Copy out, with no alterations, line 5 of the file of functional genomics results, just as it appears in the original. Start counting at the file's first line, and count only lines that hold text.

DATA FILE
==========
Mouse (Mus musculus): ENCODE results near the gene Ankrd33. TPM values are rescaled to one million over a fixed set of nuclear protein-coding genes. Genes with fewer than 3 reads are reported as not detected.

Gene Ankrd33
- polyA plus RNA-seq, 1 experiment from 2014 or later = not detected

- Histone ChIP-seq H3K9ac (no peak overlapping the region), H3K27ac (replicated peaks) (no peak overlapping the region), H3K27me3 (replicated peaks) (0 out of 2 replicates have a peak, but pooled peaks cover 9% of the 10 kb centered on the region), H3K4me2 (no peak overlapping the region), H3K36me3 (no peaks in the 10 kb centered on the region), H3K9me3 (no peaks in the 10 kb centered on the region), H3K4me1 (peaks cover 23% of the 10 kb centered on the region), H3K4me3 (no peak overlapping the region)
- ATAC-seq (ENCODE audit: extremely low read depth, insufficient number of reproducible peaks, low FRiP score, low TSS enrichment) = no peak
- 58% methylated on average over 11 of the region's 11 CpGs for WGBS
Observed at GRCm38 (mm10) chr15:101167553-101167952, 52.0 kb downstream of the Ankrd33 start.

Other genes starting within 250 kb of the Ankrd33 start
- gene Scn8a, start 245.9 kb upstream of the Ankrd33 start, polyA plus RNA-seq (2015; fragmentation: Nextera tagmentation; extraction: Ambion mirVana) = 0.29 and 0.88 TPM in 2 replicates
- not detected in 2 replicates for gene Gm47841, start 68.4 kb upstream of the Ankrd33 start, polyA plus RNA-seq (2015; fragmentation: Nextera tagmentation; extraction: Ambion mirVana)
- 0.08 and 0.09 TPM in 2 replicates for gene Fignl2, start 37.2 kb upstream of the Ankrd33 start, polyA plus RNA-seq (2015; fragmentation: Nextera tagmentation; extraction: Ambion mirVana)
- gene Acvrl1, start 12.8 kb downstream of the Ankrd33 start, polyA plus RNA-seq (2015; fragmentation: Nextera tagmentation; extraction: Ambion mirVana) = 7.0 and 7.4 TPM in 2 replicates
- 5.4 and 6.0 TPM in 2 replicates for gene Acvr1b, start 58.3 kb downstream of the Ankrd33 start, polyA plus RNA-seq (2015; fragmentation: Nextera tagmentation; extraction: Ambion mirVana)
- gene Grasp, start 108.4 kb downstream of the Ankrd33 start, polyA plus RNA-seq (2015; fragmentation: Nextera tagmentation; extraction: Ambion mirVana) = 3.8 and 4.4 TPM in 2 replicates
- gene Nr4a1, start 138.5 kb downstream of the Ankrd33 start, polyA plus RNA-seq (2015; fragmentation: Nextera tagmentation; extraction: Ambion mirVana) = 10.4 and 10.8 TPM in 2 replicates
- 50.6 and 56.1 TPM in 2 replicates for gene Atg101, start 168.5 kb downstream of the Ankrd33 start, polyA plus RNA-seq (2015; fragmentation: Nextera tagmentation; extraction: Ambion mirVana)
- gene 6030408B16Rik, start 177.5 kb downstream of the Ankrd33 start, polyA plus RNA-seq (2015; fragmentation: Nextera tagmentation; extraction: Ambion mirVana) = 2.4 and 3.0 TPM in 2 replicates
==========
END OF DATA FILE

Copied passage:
- ATAC-seq (ENCODE audit: extremely low read depth, insufficient number of reproducible peaks, low FRiP score, low TSS enrichment) = no peak